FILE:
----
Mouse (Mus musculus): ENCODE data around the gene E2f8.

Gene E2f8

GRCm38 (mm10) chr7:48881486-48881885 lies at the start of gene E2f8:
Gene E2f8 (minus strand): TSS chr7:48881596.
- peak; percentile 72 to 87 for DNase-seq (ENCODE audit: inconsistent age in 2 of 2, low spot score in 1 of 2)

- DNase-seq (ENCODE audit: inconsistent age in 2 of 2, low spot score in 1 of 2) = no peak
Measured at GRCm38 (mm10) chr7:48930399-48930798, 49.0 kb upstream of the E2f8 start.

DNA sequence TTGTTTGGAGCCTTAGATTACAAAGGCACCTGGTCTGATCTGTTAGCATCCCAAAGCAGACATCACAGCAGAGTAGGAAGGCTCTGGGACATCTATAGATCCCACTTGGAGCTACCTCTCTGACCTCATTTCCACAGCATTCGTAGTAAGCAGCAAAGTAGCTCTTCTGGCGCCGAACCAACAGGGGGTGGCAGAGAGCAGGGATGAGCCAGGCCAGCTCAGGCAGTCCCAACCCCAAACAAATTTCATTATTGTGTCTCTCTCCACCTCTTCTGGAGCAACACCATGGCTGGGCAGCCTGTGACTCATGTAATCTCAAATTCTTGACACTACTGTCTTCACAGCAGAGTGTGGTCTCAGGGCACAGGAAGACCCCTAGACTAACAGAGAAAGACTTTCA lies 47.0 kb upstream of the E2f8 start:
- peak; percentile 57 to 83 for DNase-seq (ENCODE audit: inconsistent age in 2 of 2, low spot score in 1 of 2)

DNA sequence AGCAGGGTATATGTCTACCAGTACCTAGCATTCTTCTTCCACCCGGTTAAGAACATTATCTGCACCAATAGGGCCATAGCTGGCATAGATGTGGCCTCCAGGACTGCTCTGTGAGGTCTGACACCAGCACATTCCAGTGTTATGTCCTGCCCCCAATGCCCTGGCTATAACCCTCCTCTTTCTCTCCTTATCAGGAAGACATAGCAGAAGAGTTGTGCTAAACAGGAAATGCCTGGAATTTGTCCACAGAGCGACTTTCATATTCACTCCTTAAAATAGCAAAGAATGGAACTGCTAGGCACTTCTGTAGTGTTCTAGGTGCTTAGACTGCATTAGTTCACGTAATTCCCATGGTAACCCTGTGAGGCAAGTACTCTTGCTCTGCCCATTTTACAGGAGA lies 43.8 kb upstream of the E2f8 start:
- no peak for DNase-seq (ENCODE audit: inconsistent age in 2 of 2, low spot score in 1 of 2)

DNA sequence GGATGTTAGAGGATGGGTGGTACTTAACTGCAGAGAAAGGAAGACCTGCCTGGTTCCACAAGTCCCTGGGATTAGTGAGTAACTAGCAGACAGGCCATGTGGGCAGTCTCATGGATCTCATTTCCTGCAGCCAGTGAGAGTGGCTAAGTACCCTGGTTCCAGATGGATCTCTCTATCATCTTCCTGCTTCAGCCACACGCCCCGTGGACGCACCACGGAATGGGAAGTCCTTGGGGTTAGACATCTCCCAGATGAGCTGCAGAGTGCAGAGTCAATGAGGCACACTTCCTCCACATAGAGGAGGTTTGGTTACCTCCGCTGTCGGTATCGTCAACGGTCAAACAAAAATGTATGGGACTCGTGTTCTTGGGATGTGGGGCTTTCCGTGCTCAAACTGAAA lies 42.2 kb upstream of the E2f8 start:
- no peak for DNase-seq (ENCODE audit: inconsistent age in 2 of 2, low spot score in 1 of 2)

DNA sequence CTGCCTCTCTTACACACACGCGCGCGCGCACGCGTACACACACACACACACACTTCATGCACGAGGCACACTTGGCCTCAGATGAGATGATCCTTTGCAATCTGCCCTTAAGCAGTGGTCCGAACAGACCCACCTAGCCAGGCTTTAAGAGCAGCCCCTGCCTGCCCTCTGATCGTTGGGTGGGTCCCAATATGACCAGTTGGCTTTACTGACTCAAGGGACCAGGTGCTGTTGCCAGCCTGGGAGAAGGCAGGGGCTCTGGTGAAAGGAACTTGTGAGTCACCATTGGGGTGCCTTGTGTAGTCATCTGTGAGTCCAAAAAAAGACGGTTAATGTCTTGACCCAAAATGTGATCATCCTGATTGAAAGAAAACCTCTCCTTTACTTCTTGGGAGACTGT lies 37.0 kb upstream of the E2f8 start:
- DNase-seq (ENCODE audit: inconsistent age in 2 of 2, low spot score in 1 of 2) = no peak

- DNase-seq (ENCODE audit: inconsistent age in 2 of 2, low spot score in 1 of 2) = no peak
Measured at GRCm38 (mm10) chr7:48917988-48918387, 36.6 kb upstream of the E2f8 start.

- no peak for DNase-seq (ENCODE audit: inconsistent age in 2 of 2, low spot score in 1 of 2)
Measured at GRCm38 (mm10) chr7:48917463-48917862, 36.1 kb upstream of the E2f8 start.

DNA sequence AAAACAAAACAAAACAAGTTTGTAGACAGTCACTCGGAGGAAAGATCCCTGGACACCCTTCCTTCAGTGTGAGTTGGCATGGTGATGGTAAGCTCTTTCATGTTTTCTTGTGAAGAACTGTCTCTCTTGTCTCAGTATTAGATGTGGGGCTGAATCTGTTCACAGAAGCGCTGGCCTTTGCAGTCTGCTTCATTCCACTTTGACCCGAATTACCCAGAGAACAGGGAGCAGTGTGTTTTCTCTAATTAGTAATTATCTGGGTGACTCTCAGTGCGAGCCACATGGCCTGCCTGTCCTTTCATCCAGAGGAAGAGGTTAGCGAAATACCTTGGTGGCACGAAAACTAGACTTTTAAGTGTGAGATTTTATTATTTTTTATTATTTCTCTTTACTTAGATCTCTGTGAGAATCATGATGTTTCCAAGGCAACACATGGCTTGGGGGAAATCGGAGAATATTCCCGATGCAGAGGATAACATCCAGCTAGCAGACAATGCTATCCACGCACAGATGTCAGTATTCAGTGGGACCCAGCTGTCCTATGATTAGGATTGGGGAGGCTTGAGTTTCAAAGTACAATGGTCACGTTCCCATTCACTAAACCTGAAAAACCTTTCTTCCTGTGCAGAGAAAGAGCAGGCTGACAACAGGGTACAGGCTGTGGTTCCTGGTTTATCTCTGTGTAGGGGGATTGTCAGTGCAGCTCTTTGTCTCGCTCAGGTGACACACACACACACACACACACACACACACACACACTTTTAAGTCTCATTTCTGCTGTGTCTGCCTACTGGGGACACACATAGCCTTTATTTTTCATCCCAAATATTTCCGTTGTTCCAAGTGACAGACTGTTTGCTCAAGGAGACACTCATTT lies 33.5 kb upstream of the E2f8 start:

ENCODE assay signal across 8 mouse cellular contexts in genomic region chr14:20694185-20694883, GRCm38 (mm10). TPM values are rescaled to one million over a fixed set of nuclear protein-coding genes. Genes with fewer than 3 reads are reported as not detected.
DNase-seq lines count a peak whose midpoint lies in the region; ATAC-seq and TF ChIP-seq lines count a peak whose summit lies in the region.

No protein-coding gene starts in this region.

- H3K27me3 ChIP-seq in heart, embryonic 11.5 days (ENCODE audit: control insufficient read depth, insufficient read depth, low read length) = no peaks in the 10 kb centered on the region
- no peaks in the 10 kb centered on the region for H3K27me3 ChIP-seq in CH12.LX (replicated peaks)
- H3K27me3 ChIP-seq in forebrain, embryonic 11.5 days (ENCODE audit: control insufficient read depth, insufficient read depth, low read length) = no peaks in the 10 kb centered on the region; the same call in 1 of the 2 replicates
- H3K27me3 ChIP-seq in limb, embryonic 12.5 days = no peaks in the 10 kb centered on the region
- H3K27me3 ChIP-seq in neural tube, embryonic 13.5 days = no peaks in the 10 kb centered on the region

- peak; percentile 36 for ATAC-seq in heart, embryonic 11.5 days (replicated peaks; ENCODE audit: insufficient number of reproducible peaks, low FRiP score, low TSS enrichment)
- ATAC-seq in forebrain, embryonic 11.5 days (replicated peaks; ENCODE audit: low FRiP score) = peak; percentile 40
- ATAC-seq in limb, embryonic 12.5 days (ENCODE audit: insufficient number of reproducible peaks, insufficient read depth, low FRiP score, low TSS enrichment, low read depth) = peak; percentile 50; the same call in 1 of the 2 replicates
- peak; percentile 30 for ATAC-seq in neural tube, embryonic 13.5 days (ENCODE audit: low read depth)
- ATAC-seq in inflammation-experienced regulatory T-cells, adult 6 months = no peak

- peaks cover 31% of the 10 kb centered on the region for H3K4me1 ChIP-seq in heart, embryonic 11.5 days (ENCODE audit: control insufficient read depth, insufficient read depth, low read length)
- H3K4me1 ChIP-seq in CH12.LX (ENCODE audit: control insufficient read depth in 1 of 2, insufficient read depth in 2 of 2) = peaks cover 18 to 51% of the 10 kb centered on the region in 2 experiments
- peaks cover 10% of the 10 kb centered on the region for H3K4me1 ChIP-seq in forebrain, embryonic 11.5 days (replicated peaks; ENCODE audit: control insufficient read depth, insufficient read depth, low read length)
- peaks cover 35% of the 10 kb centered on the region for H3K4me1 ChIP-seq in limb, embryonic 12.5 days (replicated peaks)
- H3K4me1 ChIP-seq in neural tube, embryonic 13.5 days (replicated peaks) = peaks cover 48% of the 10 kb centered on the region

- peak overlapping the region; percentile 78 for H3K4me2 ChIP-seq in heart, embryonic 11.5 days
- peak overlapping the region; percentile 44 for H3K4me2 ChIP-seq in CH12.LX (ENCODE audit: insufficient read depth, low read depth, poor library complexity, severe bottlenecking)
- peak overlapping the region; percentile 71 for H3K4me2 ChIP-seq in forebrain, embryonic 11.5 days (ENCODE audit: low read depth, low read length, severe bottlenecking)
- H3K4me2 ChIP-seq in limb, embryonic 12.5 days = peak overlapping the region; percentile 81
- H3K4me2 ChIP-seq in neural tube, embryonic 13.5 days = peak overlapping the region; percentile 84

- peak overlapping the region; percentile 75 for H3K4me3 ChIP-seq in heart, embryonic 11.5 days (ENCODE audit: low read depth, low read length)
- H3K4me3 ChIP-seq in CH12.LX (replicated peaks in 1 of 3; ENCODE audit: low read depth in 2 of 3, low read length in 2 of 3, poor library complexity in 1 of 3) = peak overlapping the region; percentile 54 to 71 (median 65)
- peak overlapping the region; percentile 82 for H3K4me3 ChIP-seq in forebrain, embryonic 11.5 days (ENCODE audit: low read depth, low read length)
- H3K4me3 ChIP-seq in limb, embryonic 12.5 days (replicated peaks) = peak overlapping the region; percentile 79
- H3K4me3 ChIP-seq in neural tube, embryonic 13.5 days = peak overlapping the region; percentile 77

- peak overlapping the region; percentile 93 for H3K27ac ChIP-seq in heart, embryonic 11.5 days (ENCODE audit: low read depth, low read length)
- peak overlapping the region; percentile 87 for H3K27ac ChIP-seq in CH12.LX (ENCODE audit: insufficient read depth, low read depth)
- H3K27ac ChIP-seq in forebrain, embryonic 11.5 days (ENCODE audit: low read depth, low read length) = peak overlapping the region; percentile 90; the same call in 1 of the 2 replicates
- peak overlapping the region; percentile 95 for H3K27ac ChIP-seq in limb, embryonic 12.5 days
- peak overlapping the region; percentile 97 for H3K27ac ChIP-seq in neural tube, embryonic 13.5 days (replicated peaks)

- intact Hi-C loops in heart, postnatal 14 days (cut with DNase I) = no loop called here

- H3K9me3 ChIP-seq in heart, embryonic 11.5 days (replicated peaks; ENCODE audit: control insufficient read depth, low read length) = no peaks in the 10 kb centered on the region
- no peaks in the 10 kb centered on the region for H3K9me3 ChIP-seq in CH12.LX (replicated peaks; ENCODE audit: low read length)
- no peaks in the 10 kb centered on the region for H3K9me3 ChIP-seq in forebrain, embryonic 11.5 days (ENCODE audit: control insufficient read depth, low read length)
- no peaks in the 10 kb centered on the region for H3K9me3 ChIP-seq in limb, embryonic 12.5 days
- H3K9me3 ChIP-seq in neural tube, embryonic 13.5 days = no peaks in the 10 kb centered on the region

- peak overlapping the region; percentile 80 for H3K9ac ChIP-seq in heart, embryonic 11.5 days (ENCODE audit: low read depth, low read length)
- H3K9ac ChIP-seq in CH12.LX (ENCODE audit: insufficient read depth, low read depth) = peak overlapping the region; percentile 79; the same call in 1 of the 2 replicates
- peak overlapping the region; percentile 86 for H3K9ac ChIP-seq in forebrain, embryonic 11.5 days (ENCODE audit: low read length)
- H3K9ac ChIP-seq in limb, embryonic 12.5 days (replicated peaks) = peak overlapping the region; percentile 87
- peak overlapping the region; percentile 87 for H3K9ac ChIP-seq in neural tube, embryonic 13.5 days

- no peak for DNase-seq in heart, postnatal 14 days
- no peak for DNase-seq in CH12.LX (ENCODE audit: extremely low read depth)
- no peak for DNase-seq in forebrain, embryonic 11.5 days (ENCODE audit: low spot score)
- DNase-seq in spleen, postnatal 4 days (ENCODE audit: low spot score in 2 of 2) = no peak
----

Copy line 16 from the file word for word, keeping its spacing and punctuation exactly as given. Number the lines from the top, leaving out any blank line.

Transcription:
- DNase-seq (ENCODE audit: inconsistent age in 2 of 2, low spot score in 1 of 2) = no peak